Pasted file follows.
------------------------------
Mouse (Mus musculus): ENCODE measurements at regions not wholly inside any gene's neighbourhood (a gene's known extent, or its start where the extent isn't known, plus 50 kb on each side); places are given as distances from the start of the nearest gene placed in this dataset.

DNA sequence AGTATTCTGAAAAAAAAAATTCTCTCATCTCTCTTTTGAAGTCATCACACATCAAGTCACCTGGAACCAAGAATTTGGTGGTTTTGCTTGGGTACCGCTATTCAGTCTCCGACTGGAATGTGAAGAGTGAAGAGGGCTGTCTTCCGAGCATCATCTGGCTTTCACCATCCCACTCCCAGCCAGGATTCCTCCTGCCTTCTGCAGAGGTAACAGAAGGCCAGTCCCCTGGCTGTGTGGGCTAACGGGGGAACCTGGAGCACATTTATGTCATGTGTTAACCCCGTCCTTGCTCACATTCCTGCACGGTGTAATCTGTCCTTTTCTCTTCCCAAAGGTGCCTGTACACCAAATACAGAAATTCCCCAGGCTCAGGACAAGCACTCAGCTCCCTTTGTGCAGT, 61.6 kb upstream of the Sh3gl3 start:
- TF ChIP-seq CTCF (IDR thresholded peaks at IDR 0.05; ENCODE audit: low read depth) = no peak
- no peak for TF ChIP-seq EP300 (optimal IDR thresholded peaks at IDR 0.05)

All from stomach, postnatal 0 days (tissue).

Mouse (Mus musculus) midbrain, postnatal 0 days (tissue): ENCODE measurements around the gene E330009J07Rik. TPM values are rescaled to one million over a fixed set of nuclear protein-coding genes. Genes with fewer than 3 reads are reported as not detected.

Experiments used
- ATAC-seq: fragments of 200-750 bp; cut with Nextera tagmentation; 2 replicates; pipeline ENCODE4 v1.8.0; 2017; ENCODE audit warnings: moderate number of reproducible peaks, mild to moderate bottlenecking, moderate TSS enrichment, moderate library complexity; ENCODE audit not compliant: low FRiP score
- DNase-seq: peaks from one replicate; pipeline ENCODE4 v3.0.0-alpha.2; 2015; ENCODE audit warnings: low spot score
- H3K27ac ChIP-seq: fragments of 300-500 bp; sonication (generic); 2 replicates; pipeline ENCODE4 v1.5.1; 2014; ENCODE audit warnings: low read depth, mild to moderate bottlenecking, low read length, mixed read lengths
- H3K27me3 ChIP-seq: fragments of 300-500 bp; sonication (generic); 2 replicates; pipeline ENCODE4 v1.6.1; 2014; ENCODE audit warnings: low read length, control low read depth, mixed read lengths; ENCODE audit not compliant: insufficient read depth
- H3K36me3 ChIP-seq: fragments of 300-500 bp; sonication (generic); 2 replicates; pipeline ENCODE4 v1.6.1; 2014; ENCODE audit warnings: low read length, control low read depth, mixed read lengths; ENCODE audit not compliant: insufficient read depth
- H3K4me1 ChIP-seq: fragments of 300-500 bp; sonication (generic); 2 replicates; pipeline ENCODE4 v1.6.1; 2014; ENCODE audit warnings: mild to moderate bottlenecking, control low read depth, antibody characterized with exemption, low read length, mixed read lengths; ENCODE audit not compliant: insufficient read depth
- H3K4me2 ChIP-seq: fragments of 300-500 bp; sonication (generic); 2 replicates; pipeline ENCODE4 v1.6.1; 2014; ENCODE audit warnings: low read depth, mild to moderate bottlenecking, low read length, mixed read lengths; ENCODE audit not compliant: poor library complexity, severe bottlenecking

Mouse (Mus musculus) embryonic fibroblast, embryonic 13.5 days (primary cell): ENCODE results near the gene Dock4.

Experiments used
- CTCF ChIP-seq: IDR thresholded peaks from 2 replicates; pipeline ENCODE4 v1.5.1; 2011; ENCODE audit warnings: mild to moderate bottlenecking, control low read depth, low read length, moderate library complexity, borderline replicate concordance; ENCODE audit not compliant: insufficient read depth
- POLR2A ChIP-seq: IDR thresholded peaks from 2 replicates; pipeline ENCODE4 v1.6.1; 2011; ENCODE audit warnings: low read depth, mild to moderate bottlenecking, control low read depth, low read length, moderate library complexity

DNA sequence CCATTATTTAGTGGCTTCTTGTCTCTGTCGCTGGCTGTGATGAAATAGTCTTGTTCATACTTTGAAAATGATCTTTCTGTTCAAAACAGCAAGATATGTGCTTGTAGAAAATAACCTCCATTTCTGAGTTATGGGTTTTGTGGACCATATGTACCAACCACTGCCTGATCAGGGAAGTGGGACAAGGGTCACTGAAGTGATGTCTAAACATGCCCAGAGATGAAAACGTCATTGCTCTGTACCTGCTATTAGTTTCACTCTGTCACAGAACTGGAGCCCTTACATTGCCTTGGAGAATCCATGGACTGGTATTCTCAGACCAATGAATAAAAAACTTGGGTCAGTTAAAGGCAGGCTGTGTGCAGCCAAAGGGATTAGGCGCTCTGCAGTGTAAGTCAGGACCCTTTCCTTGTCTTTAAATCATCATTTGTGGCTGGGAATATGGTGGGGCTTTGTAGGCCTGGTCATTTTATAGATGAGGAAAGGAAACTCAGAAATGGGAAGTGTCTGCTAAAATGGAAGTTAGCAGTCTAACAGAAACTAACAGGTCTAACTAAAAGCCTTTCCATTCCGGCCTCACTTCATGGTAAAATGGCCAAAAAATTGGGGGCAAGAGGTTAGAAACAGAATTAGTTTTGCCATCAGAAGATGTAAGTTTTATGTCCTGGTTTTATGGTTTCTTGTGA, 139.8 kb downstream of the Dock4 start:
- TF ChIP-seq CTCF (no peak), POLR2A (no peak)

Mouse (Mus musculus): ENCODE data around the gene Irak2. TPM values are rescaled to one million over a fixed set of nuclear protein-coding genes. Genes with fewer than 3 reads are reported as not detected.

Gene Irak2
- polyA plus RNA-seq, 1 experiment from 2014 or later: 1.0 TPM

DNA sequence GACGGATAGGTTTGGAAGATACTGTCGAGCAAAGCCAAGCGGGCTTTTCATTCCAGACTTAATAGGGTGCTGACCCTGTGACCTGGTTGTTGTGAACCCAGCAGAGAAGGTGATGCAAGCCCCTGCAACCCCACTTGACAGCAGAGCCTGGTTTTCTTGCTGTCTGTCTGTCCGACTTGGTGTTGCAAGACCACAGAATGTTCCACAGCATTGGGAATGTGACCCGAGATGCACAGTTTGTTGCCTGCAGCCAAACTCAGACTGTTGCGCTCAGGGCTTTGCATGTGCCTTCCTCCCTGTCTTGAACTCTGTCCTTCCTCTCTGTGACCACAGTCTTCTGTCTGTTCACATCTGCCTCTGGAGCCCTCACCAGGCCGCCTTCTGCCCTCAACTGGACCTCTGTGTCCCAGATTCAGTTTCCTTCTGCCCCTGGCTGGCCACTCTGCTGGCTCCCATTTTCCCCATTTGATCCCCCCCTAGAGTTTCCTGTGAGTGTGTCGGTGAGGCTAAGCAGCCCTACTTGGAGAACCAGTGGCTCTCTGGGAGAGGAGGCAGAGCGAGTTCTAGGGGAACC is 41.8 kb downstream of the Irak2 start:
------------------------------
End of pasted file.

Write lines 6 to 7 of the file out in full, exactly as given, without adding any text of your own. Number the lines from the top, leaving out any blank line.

Mouse (Mus musculus) midbrain, postnatal 0 days (tissue): ENCODE measurements around the gene E330009J07Rik. TPM values are rescaled to one million over a fixed set of nuclear protein-coding genes. Genes with fewer than 3 reads are reported as not detected.

Experiments used